31 October 2013

75 years on - Orson Welles' 'War of the Worlds' broadcast

‘The War Of The Worlds’ radio play has taken on an almost mythical status, and the notion that huge swathes of the U.S. public was gripped by fear of Martian intruders has gained a foothold in the popular imagination. A patchy-but-enjoyable 1975 made-for-television movie, ‘The Night That Panicked America’, reinforced newspaper stories at the time suggesting the alarm sizeable: farmers grab their shotguns and fearful families jump into their cars and hit the freeway, while others seek refuge in churches.

BBC Radio 4’s ‘Archive on 4’ series, which last week examined the broadcast’s legacy in ‘Myth or Legend: Orson Welles and The War of The Worlds’ and questioned the extent of the panic, noted that out of an estimated 6 million listeners, around 1.7 million believed the play to be true. Only 1.2 million were said to be “frightened”, according to a study, and just 20 people – a tiny fraction of those who actually heard the show – had to be treated for shock.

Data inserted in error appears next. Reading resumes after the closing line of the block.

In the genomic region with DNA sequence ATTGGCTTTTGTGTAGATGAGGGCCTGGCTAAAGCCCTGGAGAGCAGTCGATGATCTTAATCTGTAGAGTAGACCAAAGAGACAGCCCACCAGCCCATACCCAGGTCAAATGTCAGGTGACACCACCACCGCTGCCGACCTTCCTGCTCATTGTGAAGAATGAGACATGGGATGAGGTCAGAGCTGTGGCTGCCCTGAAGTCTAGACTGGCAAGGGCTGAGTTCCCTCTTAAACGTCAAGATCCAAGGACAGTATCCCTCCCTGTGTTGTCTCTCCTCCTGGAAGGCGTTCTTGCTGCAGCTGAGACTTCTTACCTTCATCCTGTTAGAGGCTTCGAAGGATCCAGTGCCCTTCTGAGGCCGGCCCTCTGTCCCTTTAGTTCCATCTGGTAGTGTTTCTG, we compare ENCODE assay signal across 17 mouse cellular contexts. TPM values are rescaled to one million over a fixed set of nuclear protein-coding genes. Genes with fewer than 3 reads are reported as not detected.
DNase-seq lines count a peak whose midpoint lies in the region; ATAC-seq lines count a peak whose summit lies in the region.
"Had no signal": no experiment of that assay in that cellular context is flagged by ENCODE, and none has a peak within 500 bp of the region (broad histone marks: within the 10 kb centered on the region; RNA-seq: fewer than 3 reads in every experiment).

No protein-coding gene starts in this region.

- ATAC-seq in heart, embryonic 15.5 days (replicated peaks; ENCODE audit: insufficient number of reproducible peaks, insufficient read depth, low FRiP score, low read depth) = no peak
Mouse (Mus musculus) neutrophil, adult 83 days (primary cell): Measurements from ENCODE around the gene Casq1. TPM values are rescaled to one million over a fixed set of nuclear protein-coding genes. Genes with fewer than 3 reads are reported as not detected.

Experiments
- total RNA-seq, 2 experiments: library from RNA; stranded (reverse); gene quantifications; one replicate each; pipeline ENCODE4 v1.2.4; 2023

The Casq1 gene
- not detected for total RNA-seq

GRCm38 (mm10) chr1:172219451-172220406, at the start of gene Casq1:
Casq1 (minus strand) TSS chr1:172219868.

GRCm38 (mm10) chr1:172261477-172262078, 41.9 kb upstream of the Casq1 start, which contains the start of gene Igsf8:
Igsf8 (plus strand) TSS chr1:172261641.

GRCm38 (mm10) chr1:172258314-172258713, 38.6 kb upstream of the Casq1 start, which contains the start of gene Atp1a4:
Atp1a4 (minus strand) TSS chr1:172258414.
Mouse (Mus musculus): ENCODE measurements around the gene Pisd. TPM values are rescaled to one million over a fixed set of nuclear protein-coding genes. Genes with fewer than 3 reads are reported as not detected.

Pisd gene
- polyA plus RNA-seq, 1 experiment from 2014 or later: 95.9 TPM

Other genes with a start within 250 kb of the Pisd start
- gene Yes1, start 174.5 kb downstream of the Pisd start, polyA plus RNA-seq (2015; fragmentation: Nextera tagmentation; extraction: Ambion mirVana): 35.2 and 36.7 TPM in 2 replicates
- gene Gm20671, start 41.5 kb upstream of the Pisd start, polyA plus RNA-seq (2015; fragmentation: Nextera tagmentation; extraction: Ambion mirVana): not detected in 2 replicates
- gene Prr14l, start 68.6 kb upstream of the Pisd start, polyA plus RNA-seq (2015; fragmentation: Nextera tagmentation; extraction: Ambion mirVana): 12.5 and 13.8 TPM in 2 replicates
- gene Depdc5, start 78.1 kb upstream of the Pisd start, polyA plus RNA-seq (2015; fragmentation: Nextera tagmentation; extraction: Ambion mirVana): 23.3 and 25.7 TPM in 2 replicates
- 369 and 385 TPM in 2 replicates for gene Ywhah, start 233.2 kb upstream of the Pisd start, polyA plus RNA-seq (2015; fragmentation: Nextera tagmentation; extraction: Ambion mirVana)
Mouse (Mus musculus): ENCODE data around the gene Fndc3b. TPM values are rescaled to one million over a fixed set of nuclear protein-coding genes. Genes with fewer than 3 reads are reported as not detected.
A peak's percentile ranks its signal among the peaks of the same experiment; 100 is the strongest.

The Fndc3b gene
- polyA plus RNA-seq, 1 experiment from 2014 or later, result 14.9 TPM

Radio 4’s programme also points to later suggestions that a hostile print media, miffed by radio’s growing dominance, embellished or simply made up stories of people fleeing their homes and driving their cars off bridges in some faint hope that the young upstart medium’s influence may be curbed.

- Hugh Leask, 'Myth and media: Orson Welles’ ‘The War Of The Worlds’ – 75 years on', Independent, 30 October 2013
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